Our campsite is right on the Virgin River, so we slept to the sound of rushing water all night. We received a gift from the campground gods… 2 bottles of propane for our camp stove, left near registration with a “FREE” note on them. This happens when people buy what they think they will need, have leftovers and can’t take fuel back on a plane with them. We’ve aquired white gas (Coleman fuel) this way. We’ve noticed a lot of foreign tourists here, many German and Japanese. We ran into town, about 15 minutes away for ice, firewood and to refill our water.
We hope to get the bikes out today. We got them down from the roof and Andrew put slick tires on the mountain bikes. It took two hours! It was after lunch before we got on the bikes to ride up canyon. We rode about 8 miles up to the Temple of Sinawava, also the location of “The Narrows”. This is a very deep, narrow canyon that when the water is down, can be hiked up stream for several miles. However, the river is up from snow melt. We were told at the Visitor Center that if we didn’t freeze, we’d be swept downstream. We can’t hike the Narrows, but we hiked up to the Narrows trailhead. There were beautiful canyon walls, thousands of feet high, towering over the Virgin River. The river is roaring and ice cold.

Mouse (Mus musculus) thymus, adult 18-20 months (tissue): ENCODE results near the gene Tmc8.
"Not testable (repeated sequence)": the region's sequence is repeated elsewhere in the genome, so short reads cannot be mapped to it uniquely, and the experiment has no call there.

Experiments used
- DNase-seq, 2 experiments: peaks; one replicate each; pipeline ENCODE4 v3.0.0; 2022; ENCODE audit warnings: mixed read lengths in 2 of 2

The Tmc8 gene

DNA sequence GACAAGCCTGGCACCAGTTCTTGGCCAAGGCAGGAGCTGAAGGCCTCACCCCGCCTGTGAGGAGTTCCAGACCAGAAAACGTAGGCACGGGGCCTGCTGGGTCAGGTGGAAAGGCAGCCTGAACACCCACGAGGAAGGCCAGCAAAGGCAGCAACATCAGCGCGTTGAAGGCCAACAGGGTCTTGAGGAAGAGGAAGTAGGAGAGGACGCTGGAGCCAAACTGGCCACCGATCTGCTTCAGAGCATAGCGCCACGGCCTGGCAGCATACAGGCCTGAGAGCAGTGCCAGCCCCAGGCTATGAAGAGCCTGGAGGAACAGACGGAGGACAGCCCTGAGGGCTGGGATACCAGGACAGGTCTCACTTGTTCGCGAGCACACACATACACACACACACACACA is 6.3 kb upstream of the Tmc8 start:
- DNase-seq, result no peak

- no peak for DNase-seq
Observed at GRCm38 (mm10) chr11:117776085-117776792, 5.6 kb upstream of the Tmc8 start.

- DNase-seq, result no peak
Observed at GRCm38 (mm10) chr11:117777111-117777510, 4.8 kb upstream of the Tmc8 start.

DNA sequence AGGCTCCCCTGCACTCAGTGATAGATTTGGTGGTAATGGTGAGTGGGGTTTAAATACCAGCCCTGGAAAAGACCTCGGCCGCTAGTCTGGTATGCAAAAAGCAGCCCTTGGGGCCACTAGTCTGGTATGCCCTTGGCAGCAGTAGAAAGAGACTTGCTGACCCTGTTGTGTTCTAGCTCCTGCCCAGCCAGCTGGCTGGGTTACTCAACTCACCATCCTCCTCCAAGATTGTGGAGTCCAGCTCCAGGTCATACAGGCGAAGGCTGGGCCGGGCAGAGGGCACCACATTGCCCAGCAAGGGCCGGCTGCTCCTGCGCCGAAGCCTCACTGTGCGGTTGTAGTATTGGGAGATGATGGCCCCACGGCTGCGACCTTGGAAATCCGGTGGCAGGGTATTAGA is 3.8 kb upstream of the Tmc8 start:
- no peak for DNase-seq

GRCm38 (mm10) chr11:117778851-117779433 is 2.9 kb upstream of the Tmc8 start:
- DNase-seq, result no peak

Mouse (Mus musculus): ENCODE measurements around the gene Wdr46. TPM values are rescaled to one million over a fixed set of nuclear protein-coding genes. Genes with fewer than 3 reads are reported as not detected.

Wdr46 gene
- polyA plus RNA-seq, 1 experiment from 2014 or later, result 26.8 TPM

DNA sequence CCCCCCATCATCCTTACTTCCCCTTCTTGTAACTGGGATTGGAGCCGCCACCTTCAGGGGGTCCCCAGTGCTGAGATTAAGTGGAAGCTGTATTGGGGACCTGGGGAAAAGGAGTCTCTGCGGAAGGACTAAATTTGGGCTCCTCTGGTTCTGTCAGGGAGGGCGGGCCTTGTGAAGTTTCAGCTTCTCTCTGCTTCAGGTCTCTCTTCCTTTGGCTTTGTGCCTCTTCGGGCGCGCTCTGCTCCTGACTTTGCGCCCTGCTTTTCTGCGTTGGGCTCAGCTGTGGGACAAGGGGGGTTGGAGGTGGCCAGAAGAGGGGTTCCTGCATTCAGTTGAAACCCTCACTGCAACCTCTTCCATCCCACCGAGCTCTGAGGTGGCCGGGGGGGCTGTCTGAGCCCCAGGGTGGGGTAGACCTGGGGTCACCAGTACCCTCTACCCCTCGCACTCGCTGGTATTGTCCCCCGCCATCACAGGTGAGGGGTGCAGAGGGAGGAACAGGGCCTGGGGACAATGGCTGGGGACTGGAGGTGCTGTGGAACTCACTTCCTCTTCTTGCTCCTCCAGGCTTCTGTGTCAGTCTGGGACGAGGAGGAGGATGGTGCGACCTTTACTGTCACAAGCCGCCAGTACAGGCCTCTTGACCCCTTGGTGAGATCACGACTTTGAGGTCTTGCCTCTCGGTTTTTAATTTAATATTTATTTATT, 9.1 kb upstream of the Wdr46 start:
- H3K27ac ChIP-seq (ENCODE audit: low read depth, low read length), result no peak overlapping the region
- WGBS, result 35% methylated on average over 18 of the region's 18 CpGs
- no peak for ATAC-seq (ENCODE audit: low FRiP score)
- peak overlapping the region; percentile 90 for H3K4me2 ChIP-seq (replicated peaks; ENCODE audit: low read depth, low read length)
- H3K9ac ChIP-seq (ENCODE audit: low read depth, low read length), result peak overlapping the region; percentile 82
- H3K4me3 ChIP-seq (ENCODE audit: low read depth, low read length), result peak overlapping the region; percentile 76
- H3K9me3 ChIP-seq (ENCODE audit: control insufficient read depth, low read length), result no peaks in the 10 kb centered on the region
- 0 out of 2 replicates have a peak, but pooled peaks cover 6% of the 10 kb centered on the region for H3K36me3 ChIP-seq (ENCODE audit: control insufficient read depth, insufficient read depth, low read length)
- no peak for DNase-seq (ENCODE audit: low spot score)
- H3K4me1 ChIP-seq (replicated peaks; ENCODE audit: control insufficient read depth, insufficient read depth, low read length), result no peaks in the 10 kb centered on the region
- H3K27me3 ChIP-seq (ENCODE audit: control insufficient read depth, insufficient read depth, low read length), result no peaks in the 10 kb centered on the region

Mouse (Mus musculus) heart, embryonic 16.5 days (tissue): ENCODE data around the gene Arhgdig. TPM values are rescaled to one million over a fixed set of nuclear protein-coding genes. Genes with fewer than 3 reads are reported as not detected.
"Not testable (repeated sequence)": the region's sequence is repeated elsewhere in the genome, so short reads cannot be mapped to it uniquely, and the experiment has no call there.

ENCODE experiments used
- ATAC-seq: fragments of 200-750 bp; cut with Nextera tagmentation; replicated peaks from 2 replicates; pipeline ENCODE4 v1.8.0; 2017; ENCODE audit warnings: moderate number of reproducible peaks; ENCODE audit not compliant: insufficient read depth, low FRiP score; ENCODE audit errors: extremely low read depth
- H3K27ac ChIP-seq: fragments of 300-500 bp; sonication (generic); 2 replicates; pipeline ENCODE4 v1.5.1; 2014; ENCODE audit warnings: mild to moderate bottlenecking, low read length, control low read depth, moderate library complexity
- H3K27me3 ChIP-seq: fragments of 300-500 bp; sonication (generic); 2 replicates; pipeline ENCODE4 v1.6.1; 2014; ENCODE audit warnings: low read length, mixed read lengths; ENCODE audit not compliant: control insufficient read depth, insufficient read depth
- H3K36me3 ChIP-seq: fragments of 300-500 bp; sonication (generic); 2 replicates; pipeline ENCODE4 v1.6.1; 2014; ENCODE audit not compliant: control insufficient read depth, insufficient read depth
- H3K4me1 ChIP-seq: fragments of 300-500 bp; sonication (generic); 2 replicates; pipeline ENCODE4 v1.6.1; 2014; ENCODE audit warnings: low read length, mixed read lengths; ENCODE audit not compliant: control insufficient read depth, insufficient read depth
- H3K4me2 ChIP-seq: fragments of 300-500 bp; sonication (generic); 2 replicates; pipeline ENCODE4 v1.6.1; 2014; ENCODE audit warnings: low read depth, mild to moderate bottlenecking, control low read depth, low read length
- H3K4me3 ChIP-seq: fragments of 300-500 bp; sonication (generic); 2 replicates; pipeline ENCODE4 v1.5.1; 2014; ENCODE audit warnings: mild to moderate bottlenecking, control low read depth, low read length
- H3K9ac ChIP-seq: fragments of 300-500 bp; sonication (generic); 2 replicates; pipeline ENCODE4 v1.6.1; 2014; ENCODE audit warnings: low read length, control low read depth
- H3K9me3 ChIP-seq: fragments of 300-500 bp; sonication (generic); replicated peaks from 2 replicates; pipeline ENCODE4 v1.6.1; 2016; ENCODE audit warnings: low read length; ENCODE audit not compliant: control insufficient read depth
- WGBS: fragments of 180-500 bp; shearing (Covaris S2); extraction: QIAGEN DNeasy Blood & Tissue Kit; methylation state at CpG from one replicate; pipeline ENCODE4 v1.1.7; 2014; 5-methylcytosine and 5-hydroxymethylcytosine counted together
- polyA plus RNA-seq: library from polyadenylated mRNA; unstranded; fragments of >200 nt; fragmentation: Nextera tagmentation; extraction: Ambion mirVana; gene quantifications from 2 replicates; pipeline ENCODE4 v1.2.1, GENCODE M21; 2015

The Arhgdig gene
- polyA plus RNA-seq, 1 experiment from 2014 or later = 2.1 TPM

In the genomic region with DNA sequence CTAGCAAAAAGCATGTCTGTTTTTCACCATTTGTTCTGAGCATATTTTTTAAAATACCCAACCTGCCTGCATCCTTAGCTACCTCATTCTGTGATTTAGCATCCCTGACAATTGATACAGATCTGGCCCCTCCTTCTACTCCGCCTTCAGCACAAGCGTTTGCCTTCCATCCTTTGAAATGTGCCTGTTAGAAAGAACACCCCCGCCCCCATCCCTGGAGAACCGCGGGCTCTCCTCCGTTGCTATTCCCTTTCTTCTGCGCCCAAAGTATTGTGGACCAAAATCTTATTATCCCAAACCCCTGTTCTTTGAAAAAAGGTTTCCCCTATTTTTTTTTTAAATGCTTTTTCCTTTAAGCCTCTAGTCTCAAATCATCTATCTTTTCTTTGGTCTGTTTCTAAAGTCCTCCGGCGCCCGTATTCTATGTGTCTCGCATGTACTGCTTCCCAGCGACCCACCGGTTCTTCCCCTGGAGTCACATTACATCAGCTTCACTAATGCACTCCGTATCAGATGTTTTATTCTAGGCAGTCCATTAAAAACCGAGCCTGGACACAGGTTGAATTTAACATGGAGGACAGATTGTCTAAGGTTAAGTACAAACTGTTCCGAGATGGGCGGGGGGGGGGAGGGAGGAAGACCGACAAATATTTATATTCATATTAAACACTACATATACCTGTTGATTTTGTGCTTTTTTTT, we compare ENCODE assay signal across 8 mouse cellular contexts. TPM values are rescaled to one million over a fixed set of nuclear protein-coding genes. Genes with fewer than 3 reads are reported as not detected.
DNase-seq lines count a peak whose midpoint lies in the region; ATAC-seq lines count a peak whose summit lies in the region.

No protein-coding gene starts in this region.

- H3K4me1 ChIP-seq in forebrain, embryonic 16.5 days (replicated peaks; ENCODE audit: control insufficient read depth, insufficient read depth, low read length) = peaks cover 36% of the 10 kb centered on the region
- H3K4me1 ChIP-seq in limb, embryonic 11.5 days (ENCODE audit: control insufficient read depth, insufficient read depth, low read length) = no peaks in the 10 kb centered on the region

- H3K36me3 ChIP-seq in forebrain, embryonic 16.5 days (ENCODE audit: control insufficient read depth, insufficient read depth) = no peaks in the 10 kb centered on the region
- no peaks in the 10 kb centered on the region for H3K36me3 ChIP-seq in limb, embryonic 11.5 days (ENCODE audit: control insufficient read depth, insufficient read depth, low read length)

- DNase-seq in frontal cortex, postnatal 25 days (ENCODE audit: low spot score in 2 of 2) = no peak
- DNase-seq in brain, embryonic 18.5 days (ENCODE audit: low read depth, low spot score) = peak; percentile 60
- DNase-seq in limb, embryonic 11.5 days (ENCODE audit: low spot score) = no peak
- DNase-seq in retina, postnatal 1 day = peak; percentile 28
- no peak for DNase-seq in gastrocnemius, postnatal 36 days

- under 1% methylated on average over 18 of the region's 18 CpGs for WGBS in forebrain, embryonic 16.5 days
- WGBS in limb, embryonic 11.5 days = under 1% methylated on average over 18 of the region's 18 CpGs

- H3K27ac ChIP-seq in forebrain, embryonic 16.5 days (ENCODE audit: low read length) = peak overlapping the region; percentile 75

We got on the bikes and rode back down canyon (and downhill) back to the campground. We played hopscotch with a couple of buses. It was much better than dodging individual cars on a park road (like we’ve had to do at Cades Cove in the Great Smoky Mountain NP).
We splurged and got a shower at Zion Rock and Canyoneering Guides. $3.00 and we both got a shower with unlimited hot water. What a bargain! Some places have a timer on water.
We met our neighbors on on side, Matt and Cindy from Washington (State) and our neighbors from the other side, Dean and Rose, full time RVers from Grant’s Pass, Oregon. All six of us got together around our campfire and chatted about all sorts of things: campers, cities, National Parks, life on the road.